In PFS if they did that, it would feel much less painful than the current handling, because characters level up long before any errata is produced. In other words, by the time the errata hits, the PC will have acquired more gold, and be able to pay the price difference. Mostly. Usually. In this way, it slows the usage of overpowered items naturally. Newer players might hesitate at the price, while older players will probably be able to keep 90% of their stuff as-is, if they can pay the price difference.

Harold Ervin wrote:
Nerfing Tribal Scars invalidated the entire People of the North purchase as far as I'm concerned, and you've cost yourself sales... again.

Wait. Tribal Scars got nerfed too?!?! I can't keep up with this stuff. This is ridiculous.

But that's beside the point. My point would be: you're right, Harold Ervin. In 2013 & 2014 I bought maybe 40+ Paizo books. Big books, splatbooks, PDFs, hard covers. Probably over $1000 USD if I bothered to add it up. My last big purchase was Occult Adventures in 2015. Since then I've purchased only 2 of Paizo's paperback splatbooks in 2016, and a handful of PFS modules up through 2017.

Why did I spend $1000+ in 2013/2014, and then maybe just $35 in 2017? Because it's scary to purchase a product that is unreliable. Let me say that again to Paizo management: It's scary to buy your unreliable products.

****

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I would prefer that Paizo release less rules and setting books altogether, not just one or the other. I feel that from the get-go Pathfinder development has been primarily focused on getting books out the door quickly. There's two aspects to this: quality and quantity.

In terms of quality just look at the rough edges in the rules in the CRB for example. I've read some of the commentary about its development where there were areas they wanted to improve but couldn't without delaying its release. Every GM and player continues to be impacted by those decisions coming on a decade later and the whole product line suffers as well. The adventurer's armory debacle should have been a wake up call. In the years since there have been a number more books, some flagship hardcover books, that have had serious quality issues showing that these lessons aren't been taken to heart.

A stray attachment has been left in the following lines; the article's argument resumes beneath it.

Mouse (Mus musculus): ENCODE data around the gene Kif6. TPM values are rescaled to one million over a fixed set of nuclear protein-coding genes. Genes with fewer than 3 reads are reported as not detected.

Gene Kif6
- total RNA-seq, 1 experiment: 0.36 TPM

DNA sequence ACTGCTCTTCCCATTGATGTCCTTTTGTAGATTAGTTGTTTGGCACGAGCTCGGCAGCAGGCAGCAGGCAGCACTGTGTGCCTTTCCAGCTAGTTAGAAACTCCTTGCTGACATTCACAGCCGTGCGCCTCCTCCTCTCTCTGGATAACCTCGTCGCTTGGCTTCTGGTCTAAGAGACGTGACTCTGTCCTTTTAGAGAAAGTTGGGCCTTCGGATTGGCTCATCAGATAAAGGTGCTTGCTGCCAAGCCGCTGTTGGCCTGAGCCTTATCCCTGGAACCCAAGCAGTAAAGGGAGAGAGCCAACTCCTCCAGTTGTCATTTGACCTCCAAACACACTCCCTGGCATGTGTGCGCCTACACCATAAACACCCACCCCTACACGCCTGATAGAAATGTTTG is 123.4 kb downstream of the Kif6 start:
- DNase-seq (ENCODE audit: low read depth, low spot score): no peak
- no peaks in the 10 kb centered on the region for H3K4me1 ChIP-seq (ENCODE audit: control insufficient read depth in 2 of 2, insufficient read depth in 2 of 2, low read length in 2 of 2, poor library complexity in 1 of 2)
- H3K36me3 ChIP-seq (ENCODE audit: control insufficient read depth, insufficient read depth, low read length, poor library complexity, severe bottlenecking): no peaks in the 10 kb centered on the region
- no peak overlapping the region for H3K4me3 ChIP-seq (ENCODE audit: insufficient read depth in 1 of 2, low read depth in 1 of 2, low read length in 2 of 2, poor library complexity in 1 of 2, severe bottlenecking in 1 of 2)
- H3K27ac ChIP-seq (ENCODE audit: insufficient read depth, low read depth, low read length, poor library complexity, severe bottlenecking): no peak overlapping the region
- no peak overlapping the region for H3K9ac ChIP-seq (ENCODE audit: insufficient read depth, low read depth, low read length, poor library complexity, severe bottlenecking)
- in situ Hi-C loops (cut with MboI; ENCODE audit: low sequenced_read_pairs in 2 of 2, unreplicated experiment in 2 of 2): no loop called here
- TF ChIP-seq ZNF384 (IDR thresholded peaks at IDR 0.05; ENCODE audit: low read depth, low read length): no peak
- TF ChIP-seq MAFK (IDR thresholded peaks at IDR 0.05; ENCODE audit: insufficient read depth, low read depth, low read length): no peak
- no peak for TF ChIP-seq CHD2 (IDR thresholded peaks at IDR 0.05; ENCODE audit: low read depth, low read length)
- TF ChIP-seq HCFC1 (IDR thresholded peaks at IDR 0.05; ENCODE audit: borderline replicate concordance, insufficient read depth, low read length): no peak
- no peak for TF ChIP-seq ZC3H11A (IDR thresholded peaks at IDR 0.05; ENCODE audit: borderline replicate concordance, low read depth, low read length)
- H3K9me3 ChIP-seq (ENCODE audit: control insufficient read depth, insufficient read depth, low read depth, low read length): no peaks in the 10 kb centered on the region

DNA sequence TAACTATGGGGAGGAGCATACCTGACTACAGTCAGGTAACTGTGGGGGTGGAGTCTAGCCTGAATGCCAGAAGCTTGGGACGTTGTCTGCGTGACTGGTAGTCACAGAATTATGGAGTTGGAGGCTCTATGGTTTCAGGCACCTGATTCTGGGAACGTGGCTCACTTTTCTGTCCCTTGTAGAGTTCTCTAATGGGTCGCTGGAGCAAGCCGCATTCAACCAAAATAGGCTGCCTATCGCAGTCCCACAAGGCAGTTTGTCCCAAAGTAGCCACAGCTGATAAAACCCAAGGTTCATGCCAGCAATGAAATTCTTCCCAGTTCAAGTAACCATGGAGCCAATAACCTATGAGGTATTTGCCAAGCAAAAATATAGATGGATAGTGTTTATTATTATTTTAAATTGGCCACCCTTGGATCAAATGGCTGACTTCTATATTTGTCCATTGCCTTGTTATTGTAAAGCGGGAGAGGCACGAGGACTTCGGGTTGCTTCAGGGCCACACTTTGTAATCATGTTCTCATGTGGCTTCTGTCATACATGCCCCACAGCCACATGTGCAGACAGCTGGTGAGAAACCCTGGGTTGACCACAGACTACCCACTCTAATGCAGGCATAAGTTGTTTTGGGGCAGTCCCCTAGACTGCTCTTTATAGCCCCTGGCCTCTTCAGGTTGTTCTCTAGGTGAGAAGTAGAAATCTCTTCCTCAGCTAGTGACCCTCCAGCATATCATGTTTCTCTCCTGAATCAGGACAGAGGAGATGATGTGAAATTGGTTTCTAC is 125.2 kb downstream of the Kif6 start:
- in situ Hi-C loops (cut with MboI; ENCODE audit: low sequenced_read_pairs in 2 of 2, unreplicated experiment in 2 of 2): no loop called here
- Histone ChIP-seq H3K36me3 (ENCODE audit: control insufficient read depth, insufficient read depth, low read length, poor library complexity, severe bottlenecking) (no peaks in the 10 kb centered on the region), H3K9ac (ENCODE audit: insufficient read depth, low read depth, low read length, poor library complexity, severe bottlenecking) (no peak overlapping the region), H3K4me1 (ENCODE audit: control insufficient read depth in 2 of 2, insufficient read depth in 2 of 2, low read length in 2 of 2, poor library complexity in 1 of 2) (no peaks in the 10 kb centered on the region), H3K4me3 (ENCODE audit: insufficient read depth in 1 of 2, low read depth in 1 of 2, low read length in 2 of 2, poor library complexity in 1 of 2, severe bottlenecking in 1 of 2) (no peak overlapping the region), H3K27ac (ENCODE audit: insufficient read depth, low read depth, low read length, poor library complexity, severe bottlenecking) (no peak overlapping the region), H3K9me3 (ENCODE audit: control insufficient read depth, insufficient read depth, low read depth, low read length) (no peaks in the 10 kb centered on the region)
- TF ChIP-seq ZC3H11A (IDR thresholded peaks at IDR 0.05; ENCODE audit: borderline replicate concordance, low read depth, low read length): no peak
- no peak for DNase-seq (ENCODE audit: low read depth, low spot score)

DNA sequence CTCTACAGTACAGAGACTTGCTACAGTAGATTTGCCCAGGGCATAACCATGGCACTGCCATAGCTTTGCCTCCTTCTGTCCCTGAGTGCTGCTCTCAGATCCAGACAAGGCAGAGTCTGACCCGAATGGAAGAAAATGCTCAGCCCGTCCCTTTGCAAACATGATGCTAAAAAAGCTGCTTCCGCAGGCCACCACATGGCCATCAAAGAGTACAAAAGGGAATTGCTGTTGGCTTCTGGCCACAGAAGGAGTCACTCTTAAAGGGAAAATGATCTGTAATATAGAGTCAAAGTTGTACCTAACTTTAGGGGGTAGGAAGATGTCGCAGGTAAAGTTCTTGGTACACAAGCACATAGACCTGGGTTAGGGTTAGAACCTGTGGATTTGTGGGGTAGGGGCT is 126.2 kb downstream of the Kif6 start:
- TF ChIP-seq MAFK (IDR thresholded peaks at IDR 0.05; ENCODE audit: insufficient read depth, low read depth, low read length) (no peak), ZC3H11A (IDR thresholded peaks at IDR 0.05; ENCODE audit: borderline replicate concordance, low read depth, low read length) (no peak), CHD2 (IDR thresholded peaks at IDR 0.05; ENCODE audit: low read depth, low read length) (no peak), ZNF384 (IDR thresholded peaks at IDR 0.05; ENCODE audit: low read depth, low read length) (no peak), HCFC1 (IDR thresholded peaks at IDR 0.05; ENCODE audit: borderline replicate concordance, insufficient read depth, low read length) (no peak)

In terms of quantity there are quite simply too many books to even read. I remember seeing a quote from one of the main developers who said that even they don't read every Pathfinder book because there are just too many. No game publisher can provide a consistent product, consistent in lore as well as self-consistent rules, when no one publishing it can keep track of everything. The fact that multiple books have been published covering the exact same topics shows a lack of cohesive vision in game design where even setting lore has to be corrected.

My desires are selfish. I don't care how much money Paizo makes so long as they stay in business. While the ship seems to have sailed for Pathfinder, with Starfinder offering a chance to reset things I want them to use a more deliberate method of creating both rules and setting books, with a slower pace of setting and rules books releases. I also want what's broken fixed through errata, not publishing optional rules in later books that change fundamental aspects of the game. Especially considering that society play, the games public marketing, will never use those fixes, e.g. changes to the Pathfinder stealth rules.

All that said, I do really like Pathfinder the game system as well as the setting. The Inner Sea World Guide is a great book for example. I'm hopeful that Starfinder finds a better path forward.

Shadow Lodge ***** RPG Superstar Season 9 Top 8 aka WalterGM

5 people marked this as a favorite.
aboyd wrote:

But that's beside the point. My point would be: you're right, Harold Ervin. In 2013 & 2014 I bought maybe 40+ Paizo books. Big books, splatbooks, PDFs, hard covers. Probably over $1000 USD if I bothered to add it up. My last big purchase was Occult Adventures in 2015. Since then I've purchased only 2 of Paizo's paperback splatbooks in 2016, and a handful of PFS modules up through 2017.

Why did I spend $1000+ in 2013/2014, and then maybe just $35 in 2017? Because it's scary to purchase a product that is unreliable. Let me say that again to Paizo management: It's scary to buy your unreliable products.

This is kind of a silly stance. Because if the product was unreliable, we wouldn't be getting any errata whatsoever. It would just be bad and no updates would be released.

Paizo is seeing errors made in the past and correcting them in future printings. Much like a patch made to software. They are offering this update for free if you have purchased the original product, as John mentioned this earlier.

Furthermore, all PFS participants are notified of these updates and changes to the base rules of Pathfinder via this section of the guide. So erratas and new content should never be a topic of surprise--it is a constant facet of the game.